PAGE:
“I discourage you from a few things as your minister, and I’ll be working with you hopefully from the next four or five years. In the line of work, I discourage some PNG habits. I do not chew buai, so I discourage chewing buai – betelnut – at work.
“Issues like PNG time at work; I discourage PNG time and certain PNG customs in the public service workplace like haus krai every day. Let work take precedence, and you visit the dead after working hours,” Mr Marape said.
“Let me remind 150,000 public servants in this country, we consume K150 million every pay. This adds up to a little under K4 billion (K3.8 billion) every year, we consume as public servants.
“Have a look at this: 150,000 out of 8 million people, not even 2 percent of PNG, we are under 1.8 percent. So less than 2 percent Papua New Guineans, including myself, we consume 40 percent of the country’s annual appropriation. If that statistic is not serious enough to awake us up to the reality that we have work to do, from the lowest to the highest, then you are in the wrong place. You must realise that you occupy a privileged position. If you are less than 2 percent, then it’s about time we forfeit the PNG time business and the PNG customs, which derail our country from moving forward.”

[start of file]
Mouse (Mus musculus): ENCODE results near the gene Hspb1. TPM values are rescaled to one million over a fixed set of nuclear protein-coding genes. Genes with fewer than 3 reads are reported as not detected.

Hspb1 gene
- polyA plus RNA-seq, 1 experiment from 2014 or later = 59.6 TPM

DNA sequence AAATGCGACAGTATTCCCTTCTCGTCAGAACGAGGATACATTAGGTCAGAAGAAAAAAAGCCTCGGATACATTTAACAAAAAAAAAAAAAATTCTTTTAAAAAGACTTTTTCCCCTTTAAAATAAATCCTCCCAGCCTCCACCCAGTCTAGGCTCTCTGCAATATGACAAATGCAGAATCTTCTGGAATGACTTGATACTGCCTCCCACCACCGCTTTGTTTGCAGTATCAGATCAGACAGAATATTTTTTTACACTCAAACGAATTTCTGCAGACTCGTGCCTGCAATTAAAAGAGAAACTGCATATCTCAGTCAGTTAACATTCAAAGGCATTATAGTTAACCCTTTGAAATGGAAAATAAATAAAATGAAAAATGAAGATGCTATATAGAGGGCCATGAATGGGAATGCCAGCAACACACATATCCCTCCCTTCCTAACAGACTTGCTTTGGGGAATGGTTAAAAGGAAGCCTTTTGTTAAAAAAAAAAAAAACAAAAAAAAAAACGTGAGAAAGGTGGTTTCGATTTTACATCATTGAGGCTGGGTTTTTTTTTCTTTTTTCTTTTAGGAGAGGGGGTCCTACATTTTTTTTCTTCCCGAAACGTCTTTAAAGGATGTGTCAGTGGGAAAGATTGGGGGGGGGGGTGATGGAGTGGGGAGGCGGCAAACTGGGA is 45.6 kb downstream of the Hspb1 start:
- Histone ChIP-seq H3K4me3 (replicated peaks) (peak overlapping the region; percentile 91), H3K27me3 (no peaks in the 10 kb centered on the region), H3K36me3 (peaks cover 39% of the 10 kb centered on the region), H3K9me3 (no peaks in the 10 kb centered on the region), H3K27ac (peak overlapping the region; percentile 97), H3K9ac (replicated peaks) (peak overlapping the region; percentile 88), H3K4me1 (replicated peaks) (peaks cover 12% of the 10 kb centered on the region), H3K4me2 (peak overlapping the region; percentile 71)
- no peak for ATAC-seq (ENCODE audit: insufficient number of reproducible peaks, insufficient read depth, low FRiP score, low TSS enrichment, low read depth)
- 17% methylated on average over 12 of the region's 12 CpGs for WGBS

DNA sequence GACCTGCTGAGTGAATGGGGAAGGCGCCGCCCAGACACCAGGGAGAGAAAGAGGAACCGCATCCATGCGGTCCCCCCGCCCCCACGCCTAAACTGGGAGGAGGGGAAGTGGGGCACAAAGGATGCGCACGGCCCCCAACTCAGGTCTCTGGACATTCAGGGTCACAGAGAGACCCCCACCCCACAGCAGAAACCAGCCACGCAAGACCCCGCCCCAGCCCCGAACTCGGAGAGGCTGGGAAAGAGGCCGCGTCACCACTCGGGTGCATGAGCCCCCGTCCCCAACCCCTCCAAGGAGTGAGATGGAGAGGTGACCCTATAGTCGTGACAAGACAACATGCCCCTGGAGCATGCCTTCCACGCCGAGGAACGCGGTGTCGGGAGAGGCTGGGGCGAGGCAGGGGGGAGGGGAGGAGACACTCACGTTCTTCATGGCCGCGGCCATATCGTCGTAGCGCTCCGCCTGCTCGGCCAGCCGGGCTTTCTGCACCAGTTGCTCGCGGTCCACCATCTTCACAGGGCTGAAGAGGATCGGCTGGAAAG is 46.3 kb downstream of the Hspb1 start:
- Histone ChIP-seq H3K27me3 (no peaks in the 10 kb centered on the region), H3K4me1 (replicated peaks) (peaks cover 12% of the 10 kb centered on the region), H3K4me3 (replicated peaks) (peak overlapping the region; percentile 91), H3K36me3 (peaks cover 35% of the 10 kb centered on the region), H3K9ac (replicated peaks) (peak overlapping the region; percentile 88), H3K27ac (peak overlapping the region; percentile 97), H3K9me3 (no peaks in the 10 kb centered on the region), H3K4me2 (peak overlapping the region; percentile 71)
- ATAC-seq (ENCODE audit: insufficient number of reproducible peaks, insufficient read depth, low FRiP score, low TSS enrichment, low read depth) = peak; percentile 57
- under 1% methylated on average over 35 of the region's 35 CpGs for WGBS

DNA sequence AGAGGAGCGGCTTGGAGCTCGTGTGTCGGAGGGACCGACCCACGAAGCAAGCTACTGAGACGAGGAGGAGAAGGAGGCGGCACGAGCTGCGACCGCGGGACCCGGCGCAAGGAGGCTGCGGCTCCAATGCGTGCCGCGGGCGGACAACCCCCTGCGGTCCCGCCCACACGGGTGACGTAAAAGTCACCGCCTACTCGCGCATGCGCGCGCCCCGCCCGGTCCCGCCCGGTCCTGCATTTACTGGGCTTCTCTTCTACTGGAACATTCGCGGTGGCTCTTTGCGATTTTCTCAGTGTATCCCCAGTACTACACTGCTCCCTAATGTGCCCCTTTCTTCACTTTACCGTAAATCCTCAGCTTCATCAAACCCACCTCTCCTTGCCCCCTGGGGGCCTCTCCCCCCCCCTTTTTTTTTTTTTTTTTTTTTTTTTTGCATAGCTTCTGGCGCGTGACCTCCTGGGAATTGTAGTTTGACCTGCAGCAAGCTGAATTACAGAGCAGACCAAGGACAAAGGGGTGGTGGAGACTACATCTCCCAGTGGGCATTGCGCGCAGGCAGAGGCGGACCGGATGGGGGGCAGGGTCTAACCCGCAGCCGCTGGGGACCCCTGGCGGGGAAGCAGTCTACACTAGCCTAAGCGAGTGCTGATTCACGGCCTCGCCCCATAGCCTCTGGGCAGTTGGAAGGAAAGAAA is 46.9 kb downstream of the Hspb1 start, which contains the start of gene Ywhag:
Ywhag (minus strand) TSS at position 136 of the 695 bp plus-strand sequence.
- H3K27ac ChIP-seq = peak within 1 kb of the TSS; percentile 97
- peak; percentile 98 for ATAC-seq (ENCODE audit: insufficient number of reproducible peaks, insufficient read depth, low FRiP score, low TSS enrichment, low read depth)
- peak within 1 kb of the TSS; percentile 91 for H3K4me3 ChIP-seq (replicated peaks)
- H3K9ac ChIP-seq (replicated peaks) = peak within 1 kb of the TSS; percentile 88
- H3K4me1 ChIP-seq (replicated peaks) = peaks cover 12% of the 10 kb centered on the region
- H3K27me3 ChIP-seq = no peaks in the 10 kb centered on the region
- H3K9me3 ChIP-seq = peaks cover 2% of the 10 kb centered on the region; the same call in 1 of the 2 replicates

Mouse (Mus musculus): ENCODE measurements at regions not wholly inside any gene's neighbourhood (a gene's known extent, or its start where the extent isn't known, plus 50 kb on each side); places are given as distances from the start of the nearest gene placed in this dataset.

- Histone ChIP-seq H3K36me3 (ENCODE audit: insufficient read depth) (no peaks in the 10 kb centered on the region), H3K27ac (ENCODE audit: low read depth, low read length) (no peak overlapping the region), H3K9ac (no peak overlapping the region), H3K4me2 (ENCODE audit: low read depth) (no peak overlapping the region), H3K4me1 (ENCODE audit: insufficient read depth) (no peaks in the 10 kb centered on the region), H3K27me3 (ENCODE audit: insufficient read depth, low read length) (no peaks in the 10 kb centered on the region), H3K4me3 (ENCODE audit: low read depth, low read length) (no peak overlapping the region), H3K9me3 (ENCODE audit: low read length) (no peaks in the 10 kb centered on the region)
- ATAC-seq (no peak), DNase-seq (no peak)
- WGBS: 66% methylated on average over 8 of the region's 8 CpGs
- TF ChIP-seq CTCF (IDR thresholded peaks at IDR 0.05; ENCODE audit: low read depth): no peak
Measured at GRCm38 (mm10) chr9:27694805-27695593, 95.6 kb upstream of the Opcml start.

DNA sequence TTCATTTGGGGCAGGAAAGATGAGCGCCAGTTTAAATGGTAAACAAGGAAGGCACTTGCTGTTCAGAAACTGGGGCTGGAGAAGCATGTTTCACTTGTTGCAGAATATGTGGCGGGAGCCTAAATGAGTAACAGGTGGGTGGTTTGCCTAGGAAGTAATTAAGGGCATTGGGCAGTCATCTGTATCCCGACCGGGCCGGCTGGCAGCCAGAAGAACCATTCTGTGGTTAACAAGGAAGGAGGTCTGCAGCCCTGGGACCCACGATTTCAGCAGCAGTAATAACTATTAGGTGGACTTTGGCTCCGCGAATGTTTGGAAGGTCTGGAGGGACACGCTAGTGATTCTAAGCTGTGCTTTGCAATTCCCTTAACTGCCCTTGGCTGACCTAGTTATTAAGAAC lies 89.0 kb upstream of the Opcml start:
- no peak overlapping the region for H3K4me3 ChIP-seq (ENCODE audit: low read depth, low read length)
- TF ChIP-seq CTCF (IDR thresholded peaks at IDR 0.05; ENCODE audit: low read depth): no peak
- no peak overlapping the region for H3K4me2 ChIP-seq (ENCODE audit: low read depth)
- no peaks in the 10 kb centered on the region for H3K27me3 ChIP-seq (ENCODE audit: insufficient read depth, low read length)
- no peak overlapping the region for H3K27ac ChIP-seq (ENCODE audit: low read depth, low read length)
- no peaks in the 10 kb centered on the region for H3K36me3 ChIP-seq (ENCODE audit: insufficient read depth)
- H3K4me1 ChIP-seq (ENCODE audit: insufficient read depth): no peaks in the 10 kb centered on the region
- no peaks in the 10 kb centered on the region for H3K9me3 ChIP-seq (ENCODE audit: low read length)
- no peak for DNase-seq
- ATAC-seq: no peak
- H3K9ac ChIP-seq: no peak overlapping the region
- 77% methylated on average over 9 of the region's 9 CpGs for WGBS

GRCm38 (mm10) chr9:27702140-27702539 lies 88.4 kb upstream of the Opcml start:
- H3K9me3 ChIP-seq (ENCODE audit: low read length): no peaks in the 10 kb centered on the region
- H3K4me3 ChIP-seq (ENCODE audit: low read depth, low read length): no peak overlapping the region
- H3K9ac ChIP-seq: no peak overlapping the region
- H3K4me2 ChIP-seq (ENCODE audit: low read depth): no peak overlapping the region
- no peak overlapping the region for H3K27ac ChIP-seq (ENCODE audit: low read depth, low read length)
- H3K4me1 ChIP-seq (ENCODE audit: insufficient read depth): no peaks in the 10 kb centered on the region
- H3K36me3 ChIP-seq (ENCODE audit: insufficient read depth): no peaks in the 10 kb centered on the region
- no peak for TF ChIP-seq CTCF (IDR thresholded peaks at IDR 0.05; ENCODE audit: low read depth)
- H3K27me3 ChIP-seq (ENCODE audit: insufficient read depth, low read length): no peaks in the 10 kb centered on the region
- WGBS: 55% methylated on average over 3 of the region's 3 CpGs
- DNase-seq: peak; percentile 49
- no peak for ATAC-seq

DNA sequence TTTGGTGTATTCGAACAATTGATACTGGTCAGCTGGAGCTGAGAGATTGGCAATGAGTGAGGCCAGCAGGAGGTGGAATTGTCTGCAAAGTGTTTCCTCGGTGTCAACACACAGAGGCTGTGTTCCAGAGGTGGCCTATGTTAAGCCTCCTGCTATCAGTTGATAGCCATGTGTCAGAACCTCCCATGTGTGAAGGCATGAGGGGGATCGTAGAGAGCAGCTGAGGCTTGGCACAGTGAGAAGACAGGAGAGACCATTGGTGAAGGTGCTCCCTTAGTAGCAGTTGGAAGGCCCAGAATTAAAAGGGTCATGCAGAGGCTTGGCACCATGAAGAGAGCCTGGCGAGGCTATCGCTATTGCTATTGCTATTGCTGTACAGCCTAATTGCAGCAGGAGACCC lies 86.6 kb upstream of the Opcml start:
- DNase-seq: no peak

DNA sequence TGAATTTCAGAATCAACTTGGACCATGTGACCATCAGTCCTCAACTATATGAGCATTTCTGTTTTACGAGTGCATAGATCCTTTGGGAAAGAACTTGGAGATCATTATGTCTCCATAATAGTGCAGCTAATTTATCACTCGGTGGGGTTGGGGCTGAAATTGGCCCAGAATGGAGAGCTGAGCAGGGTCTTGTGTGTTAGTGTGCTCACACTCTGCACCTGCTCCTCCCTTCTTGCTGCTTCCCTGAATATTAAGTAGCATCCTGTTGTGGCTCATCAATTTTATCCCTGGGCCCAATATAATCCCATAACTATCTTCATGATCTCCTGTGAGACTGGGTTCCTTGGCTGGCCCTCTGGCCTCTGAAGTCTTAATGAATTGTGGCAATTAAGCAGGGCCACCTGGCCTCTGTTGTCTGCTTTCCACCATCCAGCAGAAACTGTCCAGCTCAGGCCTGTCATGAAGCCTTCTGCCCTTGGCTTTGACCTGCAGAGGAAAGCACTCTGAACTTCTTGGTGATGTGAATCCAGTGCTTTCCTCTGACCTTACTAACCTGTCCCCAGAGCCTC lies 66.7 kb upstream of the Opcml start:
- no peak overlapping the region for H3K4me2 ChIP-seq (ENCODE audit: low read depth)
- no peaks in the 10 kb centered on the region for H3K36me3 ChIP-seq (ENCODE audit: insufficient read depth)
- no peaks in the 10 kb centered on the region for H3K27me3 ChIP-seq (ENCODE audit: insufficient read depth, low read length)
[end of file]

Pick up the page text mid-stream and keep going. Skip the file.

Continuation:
He said serious work still remained – 85 percent of PNG was still open for development and still locked in the enclaves of poverty, no education, lack of infrastructure, lack of basic healthcare and communication.
“They are locked in those enclaves, and the onus is on us in various chairs that you occupy in the organisational structure.”